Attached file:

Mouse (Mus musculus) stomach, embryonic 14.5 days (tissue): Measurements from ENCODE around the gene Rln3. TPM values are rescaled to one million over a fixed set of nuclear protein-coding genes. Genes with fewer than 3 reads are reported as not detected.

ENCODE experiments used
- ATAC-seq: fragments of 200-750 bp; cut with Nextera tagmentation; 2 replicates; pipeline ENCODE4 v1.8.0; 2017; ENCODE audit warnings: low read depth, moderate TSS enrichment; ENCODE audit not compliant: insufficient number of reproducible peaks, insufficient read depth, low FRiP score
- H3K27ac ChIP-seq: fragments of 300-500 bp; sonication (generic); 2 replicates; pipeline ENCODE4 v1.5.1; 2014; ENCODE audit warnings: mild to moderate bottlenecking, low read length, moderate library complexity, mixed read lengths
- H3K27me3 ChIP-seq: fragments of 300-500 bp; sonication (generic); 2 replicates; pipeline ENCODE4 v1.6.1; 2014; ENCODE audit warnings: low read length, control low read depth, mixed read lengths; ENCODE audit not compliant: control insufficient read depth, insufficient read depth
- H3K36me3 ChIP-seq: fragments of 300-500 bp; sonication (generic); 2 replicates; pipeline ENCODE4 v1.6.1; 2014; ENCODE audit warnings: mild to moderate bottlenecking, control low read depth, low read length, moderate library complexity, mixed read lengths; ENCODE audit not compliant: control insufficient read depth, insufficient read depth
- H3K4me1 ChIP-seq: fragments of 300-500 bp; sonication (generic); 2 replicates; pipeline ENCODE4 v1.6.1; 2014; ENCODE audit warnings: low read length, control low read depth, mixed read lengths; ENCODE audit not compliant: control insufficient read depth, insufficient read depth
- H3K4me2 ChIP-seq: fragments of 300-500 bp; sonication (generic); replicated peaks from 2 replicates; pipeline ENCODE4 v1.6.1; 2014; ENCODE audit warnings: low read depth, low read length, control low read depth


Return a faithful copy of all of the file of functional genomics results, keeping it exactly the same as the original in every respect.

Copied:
Mouse (Mus musculus) stomach, embryonic 14.5 days (tissue): Measurements from ENCODE around the gene Rln3. TPM values are rescaled to one million over a fixed set of nuclear protein-coding genes. Genes with fewer than 3 reads are reported as not detected.

ENCODE experiments used
- ATAC-seq: fragments of 200-750 bp; cut with Nextera tagmentation; 2 replicates; pipeline ENCODE4 v1.8.0; 2017; ENCODE audit warnings: low read depth, moderate TSS enrichment; ENCODE audit not compliant: insufficient number of reproducible peaks, insufficient read depth, low FRiP score
- H3K27ac ChIP-seq: fragments of 300-500 bp; sonication (generic); 2 replicates; pipeline ENCODE4 v1.5.1; 2014; ENCODE audit warnings: mild to moderate bottlenecking, low read length, moderate library complexity, mixed read lengths
- H3K27me3 ChIP-seq: fragments of 300-500 bp; sonication (generic); 2 replicates; pipeline ENCODE4 v1.6.1; 2014; ENCODE audit warnings: low read length, control low read depth, mixed read lengths; ENCODE audit not compliant: control insufficient read depth, insufficient read depth
- H3K36me3 ChIP-seq: fragments of 300-500 bp; sonication (generic); 2 replicates; pipeline ENCODE4 v1.6.1; 2014; ENCODE audit warnings: mild to moderate bottlenecking, control low read depth, low read length, moderate library complexity, mixed read lengths; ENCODE audit not compliant: control insufficient read depth, insufficient read depth
- H3K4me1 ChIP-seq: fragments of 300-500 bp; sonication (generic); 2 replicates; pipeline ENCODE4 v1.6.1; 2014; ENCODE audit warnings: low read length, control low read depth, mixed read lengths; ENCODE audit not compliant: control insufficient read depth, insufficient read depth
- H3K4me2 ChIP-seq: fragments of 300-500 bp; sonication (generic); replicated peaks from 2 replicates; pipeline ENCODE4 v1.6.1; 2014; ENCODE audit warnings: low read depth, low read length, control low read depth